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Golden Rice and Why You Should Not Fund Greenpeace

Without a doubt, Greenpeace has previously been a force for good. Helping to convince governments and the population as a whole the importance of protecting the rainforests and biodiversity, to stress the need for renewable energy, and to condemn the gruesome act of whale hunting – to name just a few things they’ve done. However, is that what they are going to be remembered for?

Video based on ‘Gold vs. Green’

By: Myles Power.
Support at: http://patreon.com/powerm1985

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Splendid fairywrens (Malurus splendens) are tiny blots of color and song that live across most of Australia. Ornithologists have studied different fairywren species and subspecies for decades, and why wouldn’t they? I could watch these beautiful birds for days!

One of the most interesting aspects of Splendid fairywren behavior is how it goes about breeding. Splendid fairywrens are socially monogamous, so a male and a female will raise a nest of young together as a mated pair. However, now that we have genetic testing, ornithologists have found that these pairs are actually only monogamous in how they raise the chicks. Both the male and female of a pair will mate with other birds, trying to increase their chances of good, strong offspring by mating with lots of different partners. This way, both “parents” get the benefits of raising young as a cooperative pair, and can still take advantage of the entire local gene pool!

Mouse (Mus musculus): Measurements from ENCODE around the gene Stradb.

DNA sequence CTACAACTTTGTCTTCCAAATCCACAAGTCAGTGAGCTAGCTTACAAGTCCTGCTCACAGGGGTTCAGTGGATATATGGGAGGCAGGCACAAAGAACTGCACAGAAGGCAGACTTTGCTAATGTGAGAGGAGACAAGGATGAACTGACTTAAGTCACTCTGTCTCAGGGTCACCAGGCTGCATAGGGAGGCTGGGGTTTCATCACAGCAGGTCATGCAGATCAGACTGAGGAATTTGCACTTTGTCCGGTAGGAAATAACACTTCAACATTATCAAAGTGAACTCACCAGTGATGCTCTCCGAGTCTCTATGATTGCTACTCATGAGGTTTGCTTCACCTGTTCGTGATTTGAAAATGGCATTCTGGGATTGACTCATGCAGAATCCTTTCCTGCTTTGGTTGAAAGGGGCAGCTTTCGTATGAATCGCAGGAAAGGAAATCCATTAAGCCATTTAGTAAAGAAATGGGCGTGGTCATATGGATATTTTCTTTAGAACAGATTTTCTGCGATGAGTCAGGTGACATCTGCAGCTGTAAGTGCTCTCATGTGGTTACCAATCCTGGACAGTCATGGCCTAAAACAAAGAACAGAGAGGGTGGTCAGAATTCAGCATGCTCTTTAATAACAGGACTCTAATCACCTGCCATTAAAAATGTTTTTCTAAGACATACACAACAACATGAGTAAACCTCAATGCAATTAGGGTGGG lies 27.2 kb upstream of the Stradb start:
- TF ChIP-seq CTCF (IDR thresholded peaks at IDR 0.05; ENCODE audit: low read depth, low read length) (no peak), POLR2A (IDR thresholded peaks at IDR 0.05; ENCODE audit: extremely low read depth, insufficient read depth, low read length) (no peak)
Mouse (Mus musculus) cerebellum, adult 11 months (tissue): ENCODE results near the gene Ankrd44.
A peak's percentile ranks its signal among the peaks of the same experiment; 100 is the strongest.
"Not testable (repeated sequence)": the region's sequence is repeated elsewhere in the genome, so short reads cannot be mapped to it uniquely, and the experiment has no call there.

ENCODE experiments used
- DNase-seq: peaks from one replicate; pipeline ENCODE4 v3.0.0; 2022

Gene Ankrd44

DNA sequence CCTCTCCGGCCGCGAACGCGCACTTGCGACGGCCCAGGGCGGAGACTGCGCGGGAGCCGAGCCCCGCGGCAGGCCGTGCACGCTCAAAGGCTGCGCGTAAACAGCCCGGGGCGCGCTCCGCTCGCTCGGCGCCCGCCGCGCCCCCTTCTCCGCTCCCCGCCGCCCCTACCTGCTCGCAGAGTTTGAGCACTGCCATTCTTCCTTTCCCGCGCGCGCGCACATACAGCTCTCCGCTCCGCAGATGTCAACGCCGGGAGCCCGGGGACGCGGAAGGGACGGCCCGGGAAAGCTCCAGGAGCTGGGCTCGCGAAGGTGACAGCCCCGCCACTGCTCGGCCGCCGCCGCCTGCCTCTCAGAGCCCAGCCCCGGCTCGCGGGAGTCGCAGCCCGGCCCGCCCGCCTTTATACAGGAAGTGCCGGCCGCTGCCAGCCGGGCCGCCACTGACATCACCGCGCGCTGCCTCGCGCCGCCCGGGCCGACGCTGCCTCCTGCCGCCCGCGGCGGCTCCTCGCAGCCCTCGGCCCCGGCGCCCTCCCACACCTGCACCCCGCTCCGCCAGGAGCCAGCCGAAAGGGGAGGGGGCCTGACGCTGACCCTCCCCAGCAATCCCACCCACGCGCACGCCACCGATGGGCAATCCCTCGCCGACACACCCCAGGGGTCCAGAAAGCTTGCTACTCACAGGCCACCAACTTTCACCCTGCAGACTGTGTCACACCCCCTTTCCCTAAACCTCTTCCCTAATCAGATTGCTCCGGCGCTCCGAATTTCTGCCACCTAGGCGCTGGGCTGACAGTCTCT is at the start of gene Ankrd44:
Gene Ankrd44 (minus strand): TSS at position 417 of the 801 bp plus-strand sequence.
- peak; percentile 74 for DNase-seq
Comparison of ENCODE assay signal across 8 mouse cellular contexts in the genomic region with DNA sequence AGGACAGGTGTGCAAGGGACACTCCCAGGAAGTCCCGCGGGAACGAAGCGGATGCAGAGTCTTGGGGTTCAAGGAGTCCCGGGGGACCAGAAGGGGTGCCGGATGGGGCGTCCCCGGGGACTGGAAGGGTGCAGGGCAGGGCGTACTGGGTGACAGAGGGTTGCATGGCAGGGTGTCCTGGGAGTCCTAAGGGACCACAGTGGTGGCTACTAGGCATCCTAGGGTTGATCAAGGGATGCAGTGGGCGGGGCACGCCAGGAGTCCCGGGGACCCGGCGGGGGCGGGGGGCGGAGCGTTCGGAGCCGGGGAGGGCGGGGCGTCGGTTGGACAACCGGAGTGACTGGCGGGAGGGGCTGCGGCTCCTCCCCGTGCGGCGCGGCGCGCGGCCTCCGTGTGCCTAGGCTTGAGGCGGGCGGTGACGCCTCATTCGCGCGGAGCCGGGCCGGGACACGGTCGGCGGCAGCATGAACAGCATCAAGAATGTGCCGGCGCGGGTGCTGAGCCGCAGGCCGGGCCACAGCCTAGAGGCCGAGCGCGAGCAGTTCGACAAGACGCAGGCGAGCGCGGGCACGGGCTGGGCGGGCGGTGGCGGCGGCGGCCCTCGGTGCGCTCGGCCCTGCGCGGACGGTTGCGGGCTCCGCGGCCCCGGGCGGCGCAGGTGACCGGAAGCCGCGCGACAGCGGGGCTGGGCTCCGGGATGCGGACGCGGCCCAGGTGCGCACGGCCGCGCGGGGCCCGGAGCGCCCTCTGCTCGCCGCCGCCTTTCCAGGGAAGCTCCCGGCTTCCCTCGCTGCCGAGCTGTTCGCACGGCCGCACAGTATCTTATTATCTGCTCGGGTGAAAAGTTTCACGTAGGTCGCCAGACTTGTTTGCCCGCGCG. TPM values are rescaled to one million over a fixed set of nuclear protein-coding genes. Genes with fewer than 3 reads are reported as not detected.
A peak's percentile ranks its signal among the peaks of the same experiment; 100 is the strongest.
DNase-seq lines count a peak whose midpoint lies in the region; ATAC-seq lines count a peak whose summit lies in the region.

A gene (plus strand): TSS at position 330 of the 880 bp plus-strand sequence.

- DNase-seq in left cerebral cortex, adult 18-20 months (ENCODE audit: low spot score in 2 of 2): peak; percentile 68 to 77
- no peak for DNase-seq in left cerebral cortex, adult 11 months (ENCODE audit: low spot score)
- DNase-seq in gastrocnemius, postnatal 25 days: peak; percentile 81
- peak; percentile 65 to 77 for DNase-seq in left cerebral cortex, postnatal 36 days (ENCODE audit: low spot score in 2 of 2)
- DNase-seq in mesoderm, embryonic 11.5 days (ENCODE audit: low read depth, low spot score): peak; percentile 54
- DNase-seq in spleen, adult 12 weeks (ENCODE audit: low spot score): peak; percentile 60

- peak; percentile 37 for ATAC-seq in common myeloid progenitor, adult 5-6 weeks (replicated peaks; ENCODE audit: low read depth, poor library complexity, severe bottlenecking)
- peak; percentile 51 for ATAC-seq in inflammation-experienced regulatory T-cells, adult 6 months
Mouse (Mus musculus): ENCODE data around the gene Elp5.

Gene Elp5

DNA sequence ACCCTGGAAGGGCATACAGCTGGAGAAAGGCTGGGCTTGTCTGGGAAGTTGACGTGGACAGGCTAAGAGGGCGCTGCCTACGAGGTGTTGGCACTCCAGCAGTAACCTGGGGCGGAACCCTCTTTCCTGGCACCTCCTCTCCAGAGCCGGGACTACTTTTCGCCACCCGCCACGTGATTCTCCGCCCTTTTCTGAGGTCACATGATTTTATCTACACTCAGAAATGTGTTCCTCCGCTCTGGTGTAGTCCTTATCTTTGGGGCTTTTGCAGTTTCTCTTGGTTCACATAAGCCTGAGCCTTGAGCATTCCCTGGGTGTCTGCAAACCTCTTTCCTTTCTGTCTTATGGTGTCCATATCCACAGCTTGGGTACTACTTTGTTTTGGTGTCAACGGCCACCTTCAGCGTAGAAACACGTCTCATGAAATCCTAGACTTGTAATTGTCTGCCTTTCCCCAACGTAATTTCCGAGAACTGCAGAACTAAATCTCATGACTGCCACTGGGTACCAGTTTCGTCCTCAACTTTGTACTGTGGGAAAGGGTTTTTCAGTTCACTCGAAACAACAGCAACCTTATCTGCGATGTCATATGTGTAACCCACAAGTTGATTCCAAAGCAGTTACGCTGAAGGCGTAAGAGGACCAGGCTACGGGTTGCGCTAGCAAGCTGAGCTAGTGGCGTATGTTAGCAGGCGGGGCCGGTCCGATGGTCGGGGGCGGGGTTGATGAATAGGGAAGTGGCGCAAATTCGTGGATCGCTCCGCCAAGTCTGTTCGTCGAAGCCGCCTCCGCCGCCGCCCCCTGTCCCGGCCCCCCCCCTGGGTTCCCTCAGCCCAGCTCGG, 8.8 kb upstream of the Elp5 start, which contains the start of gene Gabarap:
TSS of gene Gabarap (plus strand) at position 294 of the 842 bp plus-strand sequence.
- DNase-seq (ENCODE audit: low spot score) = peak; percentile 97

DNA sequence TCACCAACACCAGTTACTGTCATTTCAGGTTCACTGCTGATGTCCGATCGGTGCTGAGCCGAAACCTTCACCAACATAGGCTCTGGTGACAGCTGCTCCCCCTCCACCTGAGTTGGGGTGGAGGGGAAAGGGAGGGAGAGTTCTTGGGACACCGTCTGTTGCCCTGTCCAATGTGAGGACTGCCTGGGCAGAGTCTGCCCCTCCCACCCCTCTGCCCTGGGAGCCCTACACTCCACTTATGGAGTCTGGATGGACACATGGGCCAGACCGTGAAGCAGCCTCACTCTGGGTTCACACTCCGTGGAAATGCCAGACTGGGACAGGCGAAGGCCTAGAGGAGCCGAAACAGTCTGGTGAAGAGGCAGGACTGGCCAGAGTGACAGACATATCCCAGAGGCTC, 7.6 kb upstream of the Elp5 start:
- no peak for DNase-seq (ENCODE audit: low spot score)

As it turns out, this breeding behavior isn’t limited to the Splendid fairywren. Genetic testing of local populations has shown that plenty of birds that were once thought to be completely monogamous also follow this pattern of social monogamy and sexual promiscuity. We’re having to go back over the purpose of many different breeding behaviors with this new viewpoint, and consider what having eggs from different fathers in one nest, and eggs related to one father in multiple nests, means for the behavior of both male and female bird partners.

“I eat 800 calories a day and workout 2 hrs a day 6 days a week and I’m still fat.”